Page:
The rich are different.
In F. Scott Fitzgerald’s short story “The Rich Boy,” he writes: “Let me tell you about the very rich. They are different from you and me.”
Fitzgerald’s literary characterization of the rich has defined for many what it means to be wealthy. People envision lives full of extravagant things. But two academics in an extraordinary book published 19 years ago surprised us with findings about regular rich people.
“We have discovered who the wealthy really are and who they are not,” Thomas J. Stanley and William D. Danko wrote in “The Millionaire Next Door: The Surprising Secrets of America’s Wealthy.”
The rich are different — but not in the way you might think.
“Most people have it all wrong about wealth in America,” Danko and Stanley wrote. “Wealth is not the same as income. If you make a good income each year and spend it all, you are not getting wealthier. You are just living high. Wealth is what you accumulate, not what you spend.”
On Feb. 28, Stanley died in a car crash near Atlanta, where he lived. He was 71. This month, instead of a new pick for the Color of Money Book Club, it seems more fitting to talk about “The Millionaire Next Door” and why it remains one of my favorite financial books. The best tribute I could give Stanley is to remind people of his work and his message.
Stanley contributed so much to the field of personal finance by showing us that the frugal folks who live next door to you may be extraordinarily wealthy.
When I think of Stanley’s work, I think of Ronald Read, a Vermont gas station attendant and janitor, who was in the news recently when people in his community found out — after his death at 92 — he was a multimillionaire. Read was known for his frugality and modest lifestyle. Recently his estate made its first distributions to the Brattleboro Memorial Hospital and the Brooks Library for $4.8 million and $1.2 million, respectively, according to his attorney’s office.
In the preface to an updated version of “The Millionaire Next Door,” Stanley addressed the question of whether his research still holds true following the Great Recession. It does, he said. In fact, it puts an exclamation point on his life’s work of studying the rich.
The economic downturn pulled the curtain back from many wealth pretenders. They had a lot of stuff, highly mortgaged homes, but little to no savings or assets they could sell to carry them through hard times.
“One of the reasons that millionaires are economically successful is that they think differently,” wrote Stanley, who interviewed hundreds of low-profile millionaires.
There are a lot of rich pretenders. They spend on prestige products and services but are two or maybe even one paycheck away from financial disaster.
But look at typical millionaire couples. They don’t buy clothes at upscale stores. They don’t frequently swap cars. Many don’t live in upscale neighborhoods. They are more likely to be living in homes valued at $300,000 or less. They simply live below their means.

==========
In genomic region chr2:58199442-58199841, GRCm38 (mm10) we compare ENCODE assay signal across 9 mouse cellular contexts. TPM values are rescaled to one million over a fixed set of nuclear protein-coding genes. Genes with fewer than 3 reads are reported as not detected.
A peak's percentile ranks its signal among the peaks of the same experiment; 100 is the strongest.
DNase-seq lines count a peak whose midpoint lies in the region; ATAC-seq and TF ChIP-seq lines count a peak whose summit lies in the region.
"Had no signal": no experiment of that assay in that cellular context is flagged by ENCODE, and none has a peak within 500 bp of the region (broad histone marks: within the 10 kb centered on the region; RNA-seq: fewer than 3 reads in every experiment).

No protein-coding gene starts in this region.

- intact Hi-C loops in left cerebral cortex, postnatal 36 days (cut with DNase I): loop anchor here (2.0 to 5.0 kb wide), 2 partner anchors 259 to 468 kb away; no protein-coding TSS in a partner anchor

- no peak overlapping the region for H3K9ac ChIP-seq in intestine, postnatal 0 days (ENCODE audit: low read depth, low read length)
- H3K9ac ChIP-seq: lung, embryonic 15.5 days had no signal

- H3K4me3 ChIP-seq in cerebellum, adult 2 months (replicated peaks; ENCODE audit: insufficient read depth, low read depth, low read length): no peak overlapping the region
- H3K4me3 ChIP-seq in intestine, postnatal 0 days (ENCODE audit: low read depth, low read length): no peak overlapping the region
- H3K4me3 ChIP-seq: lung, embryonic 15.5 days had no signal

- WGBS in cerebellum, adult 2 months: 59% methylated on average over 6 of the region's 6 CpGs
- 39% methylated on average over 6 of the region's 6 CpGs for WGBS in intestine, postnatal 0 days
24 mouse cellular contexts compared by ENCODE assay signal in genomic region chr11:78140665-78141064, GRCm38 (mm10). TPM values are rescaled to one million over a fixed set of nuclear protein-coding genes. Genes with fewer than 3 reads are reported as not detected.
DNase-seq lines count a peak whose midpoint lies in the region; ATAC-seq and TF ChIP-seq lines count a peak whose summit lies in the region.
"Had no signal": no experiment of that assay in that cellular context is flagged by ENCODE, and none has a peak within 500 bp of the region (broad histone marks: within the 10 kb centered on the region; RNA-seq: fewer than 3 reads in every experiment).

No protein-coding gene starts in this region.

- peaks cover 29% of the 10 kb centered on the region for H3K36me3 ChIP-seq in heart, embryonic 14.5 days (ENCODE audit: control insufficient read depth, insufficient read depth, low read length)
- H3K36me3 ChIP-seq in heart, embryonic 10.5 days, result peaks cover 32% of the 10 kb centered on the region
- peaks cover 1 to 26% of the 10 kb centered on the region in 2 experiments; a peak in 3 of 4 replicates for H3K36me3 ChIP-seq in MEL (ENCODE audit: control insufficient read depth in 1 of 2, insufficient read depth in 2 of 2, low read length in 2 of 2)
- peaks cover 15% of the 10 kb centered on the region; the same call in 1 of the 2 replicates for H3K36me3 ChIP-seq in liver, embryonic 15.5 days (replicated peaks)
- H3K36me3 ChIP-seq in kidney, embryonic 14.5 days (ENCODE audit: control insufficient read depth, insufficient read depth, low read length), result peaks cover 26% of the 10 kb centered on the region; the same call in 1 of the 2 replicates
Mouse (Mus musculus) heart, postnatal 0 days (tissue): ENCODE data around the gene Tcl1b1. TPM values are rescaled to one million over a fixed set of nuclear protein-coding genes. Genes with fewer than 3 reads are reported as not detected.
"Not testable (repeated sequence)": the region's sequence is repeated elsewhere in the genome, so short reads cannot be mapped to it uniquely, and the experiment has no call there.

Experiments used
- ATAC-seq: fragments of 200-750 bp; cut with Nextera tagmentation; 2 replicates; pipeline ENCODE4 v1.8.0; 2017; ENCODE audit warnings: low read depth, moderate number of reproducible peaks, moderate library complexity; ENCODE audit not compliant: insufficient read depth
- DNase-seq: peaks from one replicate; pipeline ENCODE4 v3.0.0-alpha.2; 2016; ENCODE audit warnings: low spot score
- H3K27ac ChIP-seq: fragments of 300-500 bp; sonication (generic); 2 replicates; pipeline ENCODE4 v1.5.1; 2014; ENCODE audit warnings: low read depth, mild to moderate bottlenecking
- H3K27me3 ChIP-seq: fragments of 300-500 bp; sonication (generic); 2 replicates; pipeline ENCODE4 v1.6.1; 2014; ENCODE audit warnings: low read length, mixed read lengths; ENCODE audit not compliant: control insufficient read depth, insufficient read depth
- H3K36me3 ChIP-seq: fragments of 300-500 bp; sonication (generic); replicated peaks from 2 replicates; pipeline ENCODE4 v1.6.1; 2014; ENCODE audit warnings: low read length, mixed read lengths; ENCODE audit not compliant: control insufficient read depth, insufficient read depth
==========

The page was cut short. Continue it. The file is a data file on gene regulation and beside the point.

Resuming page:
Five years ago this month, Stanley joined me on my regular online chat. Another of his books, “Stop Acting Rich . . . And Start Living Like a Real Millionaire,” was the Color of Money Book Club pick. In that book, he made the case that if people stop acting rich, they can achieve the kind of happiness money can’t buy.
During the discussion, Stanley received the following question from a secretary in Manchester, Mich.: “I live below my means, pay extra on my mortgage (my only debt), save for retirement and now, a replacement (used) vehicle I’ll need in 3 to 4 years. There are times when living frugally is really a drag, like when co-workers eat lunch out a couple of days a week or take nice vacations. (I take ‘day trips’). What is your strategy for remaining disciplined without becoming discouraged?”
Stanley told the secretary: “The social pressure from colleagues, friends to spend is enormous. Add to that the pressure from marketers, and it’s hard to believe that anyone saves money today. It’s really hard to remain frugal. However, you have to think differently than the crowd and take pride in doing so. As many financially successful people have told me, you must constantly focus on where you’re going versus what others are spending. Remember what you’re saving for . . . your retirement, your transportation needs!”
Why did Stanley spend his life researching the rich?
“It is not for the benefit of rich people,” he said. “What I write is designed to enlighten those who are confused and misinformed about what it means to be rich.”
Dare to be different and you can live a rich life. That’s Stanley’s legacy.
Write to Michelle Singletary at The Washington Post, 1150 15th St. NW, Washington, D.C. 20071 or email@example.com. Questions may be used in a future column, with the writer’s name, unless otherwise requested. To read more, go to http://wapo.st/michelle-singletary.